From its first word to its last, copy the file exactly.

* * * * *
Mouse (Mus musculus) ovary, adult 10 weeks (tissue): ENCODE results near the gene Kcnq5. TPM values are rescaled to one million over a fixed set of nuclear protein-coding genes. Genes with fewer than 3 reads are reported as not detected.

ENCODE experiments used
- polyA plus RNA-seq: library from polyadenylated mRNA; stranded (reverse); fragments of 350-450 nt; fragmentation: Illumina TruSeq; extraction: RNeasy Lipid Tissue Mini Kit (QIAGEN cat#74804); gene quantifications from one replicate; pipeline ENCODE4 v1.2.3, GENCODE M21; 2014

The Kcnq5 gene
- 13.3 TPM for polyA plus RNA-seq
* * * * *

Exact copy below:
Mouse (Mus musculus) ovary, adult 10 weeks (tissue): ENCODE results near the gene Kcnq5. TPM values are rescaled to one million over a fixed set of nuclear protein-coding genes. Genes with fewer than 3 reads are reported as not detected.

ENCODE experiments used
- polyA plus RNA-seq: library from polyadenylated mRNA; stranded (reverse); fragments of 350-450 nt; fragmentation: Illumina TruSeq; extraction: RNeasy Lipid Tissue Mini Kit (QIAGEN cat#74804); gene quantifications from one replicate; pipeline ENCODE4 v1.2.3, GENCODE M21; 2014

The Kcnq5 gene
- 13.3 TPM for polyA plus RNA-seq